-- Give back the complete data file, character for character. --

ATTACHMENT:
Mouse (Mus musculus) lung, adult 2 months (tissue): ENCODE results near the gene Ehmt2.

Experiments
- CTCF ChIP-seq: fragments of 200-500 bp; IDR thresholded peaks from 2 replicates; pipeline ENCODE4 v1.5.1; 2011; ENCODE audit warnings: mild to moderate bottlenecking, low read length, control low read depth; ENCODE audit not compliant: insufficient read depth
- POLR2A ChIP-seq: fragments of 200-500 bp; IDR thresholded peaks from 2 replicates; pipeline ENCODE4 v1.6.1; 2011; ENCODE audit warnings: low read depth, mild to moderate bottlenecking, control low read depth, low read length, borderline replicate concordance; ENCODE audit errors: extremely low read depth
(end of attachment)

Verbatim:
Mouse (Mus musculus) lung, adult 2 months (tissue): ENCODE results near the gene Ehmt2.

Experiments
- CTCF ChIP-seq: fragments of 200-500 bp; IDR thresholded peaks from 2 replicates; pipeline ENCODE4 v1.5.1; 2011; ENCODE audit warnings: mild to moderate bottlenecking, low read length, control low read depth; ENCODE audit not compliant: insufficient read depth
- POLR2A ChIP-seq: fragments of 200-500 bp; IDR thresholded peaks from 2 replicates; pipeline ENCODE4 v1.6.1; 2011; ENCODE audit warnings: low read depth, mild to moderate bottlenecking, control low read depth, low read length, borderline replicate concordance; ENCODE audit errors: extremely low read depth